The Crown Estate’s income from the seabed around Shetland should be re-invested in the NAFC Marine Centre, Shetland MSP Tavish Scott believes.
Speaking at a salmon farming seminar in Lerwick he pressed for the immediate devolution of the seabed powers to Shetland.
The income, running into millions of pounds, should be invested for research and support for Shetland’s marine industries, Mr Scott suggested.
He said the Scotland Bill, currently being debated in Westminster, was set to devolve control and income form the seabed to the Scottish government.
He had secured cross party agreement in the Smith Commission to give those powers to Shetland and other island groups who wanted them. The Scottish government was still to fully endorse that approach.
Mr Scott said: “We need to see greater investment to realise the benefits of salmon farming research in Shetland.
“So when the Crown Estate seabed is devolved not just to the Scottish government but to Shetland as I have argued all my political life, there is a notable opportunity.
“The seabed creates income. The salmon farming industry is that income. So I suggest the seabed income should be reinvested in research for the industry at the marine centre.
“The NAFC was built and developed for Shetland’s marine industries. These are challenging times for the public finances. So a new income stream should assist the salmon farming industry in the research it needs.”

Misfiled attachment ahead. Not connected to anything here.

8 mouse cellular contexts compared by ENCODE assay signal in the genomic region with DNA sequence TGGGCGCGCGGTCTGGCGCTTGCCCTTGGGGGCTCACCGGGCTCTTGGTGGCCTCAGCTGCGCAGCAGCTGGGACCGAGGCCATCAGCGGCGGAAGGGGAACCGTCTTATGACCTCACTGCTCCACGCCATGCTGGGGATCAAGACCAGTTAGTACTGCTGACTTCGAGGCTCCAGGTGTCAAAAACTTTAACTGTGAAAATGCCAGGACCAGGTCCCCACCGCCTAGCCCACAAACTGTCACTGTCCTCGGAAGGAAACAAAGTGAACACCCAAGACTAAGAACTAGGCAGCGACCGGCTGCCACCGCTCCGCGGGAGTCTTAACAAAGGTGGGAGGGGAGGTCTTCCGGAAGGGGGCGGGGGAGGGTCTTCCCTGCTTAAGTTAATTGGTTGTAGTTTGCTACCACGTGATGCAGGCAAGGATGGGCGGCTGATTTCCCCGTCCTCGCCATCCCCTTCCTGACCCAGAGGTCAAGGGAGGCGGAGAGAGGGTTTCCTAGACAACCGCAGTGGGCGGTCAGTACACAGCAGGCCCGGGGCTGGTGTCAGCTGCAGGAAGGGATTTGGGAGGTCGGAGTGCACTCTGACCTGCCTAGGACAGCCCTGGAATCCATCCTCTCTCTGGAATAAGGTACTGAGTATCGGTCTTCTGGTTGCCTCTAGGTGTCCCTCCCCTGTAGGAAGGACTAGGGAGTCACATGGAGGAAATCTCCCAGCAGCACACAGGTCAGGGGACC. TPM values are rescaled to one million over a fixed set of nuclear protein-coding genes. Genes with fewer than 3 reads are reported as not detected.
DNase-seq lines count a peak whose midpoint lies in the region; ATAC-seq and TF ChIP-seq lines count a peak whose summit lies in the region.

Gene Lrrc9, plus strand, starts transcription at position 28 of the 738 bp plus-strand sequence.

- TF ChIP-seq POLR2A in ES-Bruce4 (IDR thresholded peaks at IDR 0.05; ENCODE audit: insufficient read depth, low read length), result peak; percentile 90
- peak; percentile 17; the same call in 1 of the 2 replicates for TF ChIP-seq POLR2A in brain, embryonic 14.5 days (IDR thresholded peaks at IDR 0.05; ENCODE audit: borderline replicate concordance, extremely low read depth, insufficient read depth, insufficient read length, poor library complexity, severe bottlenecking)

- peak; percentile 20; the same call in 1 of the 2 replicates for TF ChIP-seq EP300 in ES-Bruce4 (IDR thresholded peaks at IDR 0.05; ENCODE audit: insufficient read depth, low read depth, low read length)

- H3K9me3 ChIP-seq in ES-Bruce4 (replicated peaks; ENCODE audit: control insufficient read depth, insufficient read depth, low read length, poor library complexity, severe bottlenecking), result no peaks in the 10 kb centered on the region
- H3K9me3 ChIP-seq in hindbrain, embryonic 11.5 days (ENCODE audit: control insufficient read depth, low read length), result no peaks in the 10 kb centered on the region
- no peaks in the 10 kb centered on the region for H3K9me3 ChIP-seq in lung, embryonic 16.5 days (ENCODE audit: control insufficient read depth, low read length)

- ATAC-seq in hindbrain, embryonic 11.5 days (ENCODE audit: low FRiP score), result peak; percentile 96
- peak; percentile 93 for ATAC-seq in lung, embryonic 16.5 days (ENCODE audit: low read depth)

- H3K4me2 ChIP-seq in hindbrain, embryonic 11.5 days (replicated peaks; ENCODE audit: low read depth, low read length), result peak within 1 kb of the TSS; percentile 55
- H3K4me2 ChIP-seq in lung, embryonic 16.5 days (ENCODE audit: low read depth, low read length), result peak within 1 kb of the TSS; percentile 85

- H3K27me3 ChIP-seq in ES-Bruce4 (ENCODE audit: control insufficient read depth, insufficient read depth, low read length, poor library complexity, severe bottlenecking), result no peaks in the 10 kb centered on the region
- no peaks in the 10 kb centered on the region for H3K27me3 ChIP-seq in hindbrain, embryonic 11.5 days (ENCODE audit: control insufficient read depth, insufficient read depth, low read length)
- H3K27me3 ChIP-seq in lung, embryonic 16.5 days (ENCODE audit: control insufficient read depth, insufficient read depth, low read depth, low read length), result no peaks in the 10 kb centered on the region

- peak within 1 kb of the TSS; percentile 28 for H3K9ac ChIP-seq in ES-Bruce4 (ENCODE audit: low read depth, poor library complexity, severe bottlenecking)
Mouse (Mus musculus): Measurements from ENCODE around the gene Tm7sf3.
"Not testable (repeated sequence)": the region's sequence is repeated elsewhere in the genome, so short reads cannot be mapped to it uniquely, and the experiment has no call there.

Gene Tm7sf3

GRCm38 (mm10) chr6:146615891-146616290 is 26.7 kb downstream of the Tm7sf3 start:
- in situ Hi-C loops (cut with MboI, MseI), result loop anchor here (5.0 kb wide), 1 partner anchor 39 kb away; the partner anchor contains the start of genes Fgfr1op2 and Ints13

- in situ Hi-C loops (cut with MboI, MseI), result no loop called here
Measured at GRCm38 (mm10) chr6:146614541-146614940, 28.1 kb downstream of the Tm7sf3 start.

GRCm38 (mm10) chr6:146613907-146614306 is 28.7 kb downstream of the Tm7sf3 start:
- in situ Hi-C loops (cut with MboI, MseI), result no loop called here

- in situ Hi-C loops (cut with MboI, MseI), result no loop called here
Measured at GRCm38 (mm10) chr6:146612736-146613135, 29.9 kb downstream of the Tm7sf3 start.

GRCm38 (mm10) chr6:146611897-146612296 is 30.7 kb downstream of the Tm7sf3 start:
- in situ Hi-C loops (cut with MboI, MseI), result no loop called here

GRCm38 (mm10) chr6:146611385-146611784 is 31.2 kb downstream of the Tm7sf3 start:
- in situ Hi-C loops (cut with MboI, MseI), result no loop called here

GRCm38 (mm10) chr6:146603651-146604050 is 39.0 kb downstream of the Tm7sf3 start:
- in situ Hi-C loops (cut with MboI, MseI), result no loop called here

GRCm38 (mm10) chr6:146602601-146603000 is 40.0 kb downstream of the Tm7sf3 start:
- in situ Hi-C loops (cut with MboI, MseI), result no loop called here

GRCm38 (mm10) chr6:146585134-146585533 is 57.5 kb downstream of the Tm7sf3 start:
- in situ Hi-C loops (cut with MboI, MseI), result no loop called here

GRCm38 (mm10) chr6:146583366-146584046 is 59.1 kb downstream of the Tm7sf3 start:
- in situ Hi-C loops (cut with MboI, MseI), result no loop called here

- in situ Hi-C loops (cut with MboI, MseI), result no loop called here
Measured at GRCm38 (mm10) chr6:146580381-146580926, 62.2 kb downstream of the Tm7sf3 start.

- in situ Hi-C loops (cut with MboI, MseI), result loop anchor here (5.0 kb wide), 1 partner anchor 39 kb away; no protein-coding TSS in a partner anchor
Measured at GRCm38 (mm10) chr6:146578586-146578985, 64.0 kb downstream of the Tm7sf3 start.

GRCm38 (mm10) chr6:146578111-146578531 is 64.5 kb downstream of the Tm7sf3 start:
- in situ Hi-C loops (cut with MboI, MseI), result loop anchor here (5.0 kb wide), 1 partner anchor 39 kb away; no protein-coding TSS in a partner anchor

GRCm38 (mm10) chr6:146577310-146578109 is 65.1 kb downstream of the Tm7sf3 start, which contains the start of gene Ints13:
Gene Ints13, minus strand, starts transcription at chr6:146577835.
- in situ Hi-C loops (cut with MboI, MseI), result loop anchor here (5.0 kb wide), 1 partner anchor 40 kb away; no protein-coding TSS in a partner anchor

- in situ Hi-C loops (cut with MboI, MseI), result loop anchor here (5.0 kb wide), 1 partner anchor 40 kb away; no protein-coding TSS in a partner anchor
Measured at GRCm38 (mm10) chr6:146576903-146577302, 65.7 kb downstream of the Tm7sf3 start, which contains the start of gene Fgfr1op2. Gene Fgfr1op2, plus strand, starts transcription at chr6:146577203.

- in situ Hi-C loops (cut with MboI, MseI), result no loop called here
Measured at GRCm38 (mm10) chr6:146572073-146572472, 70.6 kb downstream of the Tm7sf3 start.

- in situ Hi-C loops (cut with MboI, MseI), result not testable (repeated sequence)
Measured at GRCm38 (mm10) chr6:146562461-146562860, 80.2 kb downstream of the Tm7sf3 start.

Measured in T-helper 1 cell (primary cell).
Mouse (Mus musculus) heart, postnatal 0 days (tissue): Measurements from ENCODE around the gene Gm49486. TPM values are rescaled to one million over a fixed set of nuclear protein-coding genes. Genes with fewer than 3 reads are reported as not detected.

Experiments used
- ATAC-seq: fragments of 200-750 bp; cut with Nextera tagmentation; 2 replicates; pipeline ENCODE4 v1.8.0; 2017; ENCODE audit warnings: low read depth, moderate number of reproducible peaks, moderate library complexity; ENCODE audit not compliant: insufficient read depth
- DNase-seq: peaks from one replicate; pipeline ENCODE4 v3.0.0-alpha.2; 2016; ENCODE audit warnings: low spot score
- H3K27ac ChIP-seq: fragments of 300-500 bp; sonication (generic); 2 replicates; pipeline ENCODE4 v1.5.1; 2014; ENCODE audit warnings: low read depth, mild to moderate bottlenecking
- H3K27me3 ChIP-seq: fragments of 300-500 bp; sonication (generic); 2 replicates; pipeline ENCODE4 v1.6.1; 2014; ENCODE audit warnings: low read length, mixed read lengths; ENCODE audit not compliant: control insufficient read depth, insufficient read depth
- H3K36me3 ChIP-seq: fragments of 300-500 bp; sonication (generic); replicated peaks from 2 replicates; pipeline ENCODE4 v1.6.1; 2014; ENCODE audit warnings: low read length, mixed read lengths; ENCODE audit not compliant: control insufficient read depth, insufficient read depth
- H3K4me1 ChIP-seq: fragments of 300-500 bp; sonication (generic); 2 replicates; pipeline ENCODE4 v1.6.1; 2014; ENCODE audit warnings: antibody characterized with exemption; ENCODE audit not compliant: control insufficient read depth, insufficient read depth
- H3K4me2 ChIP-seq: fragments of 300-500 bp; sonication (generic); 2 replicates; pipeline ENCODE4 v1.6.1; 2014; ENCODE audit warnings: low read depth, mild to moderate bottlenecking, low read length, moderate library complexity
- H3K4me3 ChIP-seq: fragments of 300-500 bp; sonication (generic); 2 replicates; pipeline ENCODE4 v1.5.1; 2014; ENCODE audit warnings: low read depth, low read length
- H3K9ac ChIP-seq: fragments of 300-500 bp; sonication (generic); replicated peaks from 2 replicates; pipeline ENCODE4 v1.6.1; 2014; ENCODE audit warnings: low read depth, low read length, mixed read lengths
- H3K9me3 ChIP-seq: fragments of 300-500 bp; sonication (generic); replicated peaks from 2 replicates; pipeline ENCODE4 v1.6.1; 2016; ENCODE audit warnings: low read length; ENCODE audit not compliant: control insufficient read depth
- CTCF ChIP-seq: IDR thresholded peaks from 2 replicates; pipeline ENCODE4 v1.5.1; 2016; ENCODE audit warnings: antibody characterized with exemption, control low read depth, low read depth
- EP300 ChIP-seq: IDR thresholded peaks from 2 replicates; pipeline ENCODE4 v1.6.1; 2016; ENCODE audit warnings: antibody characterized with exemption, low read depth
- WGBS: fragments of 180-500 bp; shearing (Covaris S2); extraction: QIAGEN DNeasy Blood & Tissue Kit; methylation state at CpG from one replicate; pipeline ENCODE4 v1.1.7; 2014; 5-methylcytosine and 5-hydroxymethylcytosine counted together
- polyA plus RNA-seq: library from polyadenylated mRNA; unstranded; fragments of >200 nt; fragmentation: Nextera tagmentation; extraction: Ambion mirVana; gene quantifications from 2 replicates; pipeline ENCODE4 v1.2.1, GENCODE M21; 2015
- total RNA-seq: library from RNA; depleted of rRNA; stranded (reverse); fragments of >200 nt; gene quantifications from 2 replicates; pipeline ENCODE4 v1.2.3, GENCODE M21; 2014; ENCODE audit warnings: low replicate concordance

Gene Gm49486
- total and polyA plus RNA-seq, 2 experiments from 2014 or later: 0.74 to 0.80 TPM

Mr Scott said Shetland salmon production was 40,000 tonnes per annum. The industry turnover was £150 million – half the overall seafood value of Shetland.
A total of 270 jobs were directly on farms and 180 in packaging and primary processing, while 1,050 people depended on a healthy and productive salmon industry for their jobs.
Mr Scott added: “Salmon farming matters hugely to Shetland. The Scottish government expects the industry to grow up 50 per cent to produce 220,000 tonnes by 2020.
“That is a tall order when government choses with the other hand, to impose tighter regulation and laws on production.
“So the industry needs to see some recognition of these challenges. A positive step would be to help with the research needs and the seabed income could help.”